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Periodic Report Summary 1 - BIONANODIAMOND (The development of a diamond-based nanopore sensor for the detection and identification of DNA)

The detection and identification of specific sequences of DNA is a critical tool in many fields including early medical diagnostics, forensics and the rapid detection of bio-warfare agents. Despite the enormous potential, widespread use of DNA testing is not routine in any of these applications because of the high expense and the requirement for testing to be run by highly trained personnel working in a laboratory.
Nanopores have received recent attention as one potential route to solving the aforementioned problems. In nanopore measurements, DNA molecules are captured one-at-a-time by a protein nanopore that has internal dimensions similar to that of DNA. Ion flux through the pore is continuously measured, and from these measurements DNA can be identified entering and residing inside the pore. The precise change in ion flux is dependent on the structure of the DNA, and so, can be used to identify variation of the DNA inside the pore. The BIONANODIAMOND project seeks to exploit nanopore analysis of DNA to develop an assay capable of continuously and selectively detecting DNA of interest with very high sensitivity. This periodic report covers the period 06/04/2014 – 05/04/2016, which was conducted by the research fellow at the University of Utah, USA, and focused on the development of new nanopore techniques. In the return phase of the project, knowledge of the newly developed nanopore methods will be transferred back to Europe, and research will focus on integrating the nanopore method into a robust device by replacing the currently used glass support platforms with diamond materials, which are more stable and amenable to commercial production.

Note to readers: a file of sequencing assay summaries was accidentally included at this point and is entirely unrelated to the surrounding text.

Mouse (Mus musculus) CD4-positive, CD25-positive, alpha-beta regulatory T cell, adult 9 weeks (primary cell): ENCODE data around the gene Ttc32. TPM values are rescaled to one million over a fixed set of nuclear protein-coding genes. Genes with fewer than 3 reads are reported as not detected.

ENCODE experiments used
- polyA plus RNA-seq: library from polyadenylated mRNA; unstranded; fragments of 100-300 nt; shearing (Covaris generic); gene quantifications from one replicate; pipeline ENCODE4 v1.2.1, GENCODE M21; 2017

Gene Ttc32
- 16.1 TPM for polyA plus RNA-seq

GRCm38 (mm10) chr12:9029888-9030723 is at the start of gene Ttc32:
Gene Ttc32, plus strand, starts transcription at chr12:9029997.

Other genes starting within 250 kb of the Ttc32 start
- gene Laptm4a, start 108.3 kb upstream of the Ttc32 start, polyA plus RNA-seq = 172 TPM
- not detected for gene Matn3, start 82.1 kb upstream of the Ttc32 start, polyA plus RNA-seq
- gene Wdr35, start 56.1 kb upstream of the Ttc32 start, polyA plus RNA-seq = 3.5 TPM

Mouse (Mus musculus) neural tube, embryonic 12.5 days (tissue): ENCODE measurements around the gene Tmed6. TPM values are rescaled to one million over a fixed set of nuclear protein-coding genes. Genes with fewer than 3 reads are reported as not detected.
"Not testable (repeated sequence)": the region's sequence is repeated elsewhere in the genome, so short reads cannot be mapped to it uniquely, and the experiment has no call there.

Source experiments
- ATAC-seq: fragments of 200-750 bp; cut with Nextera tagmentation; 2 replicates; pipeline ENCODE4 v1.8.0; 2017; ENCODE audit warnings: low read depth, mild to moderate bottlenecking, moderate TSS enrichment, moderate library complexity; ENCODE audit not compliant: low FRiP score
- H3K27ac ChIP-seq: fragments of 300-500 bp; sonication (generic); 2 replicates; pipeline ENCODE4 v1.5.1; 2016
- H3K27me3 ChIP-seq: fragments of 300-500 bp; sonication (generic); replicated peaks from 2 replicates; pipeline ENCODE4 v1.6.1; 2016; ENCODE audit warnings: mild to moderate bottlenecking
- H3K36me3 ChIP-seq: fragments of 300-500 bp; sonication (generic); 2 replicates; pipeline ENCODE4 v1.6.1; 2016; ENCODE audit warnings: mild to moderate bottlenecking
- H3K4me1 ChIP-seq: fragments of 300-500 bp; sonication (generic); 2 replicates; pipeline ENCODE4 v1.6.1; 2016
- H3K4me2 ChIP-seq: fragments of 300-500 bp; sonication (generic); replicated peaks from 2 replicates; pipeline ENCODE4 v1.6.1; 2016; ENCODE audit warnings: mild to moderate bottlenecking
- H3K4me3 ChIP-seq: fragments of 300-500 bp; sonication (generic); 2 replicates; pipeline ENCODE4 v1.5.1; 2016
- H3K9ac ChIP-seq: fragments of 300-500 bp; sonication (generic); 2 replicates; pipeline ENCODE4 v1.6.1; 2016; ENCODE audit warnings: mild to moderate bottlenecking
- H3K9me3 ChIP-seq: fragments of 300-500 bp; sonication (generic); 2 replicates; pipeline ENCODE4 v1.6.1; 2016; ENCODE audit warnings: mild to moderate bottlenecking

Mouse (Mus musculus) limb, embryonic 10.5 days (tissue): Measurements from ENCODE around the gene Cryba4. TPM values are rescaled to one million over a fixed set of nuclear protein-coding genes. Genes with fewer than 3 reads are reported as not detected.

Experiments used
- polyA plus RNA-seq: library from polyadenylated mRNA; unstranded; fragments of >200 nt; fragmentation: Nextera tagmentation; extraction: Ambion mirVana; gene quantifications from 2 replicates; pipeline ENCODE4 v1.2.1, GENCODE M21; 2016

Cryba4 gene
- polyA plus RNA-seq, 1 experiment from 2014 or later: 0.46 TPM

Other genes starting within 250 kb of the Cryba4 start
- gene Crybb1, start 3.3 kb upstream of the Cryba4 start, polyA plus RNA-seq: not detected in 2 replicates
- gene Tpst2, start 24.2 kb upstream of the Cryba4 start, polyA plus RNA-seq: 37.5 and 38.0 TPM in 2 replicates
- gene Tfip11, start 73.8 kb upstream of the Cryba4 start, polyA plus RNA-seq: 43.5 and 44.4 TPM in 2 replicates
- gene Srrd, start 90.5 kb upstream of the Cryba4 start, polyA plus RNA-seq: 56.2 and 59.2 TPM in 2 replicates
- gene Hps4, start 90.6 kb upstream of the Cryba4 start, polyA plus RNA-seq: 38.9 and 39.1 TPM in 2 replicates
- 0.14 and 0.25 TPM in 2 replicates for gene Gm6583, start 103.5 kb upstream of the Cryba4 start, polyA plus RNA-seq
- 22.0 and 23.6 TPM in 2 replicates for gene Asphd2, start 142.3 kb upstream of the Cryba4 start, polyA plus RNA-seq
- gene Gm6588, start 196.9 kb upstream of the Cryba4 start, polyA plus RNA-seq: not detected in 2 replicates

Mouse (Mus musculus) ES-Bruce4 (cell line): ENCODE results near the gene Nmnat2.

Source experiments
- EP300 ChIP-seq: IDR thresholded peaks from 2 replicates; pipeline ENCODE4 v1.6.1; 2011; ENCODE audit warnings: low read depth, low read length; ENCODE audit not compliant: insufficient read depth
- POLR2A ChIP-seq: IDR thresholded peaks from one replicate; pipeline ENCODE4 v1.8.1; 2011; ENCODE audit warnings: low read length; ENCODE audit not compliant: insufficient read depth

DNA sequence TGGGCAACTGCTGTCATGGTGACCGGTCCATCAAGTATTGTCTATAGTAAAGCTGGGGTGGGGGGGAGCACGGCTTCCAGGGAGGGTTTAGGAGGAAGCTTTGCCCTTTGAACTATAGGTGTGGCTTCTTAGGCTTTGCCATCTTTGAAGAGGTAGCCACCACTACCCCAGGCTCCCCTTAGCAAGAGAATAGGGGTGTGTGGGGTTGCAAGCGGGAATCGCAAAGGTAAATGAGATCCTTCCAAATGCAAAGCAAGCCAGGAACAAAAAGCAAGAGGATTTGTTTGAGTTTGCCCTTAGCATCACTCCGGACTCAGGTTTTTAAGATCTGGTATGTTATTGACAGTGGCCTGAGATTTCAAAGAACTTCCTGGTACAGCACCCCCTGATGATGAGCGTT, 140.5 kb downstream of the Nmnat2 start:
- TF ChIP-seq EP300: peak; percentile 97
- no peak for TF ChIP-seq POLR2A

The research conducted thus far, during the outgoing phase, has resulted in significant new insights into DNA capture by nanopores, and by extension, the development of new methodologies to detect important structural changes in DNA that can lead to cancer and other diseases. Of particular note is the development of novel methodologies to detect mismatches and epigenetic markers in DNA at the single molecule level. This work could, with further development, form the basis of devices capable of detecting harmful variations in DNA. The commercial potential of the technology developed during the fellowship is evidenced by the recent filing of a U.S. provisional patent “METHODS AND SYSTEMS FOR DETECTING VARIATIONS IN DNA,” and publication of 6 papers in peer-review journals, including an article in top-level chemistry journal J. Am. Chem. Soc.


Julie Macpherson, (Professor)
Tel.: +44 2476 573886
Fax: +44 2476 524112


Life Sciences
Record Number: 187594 / Last updated on: 2016-08-22
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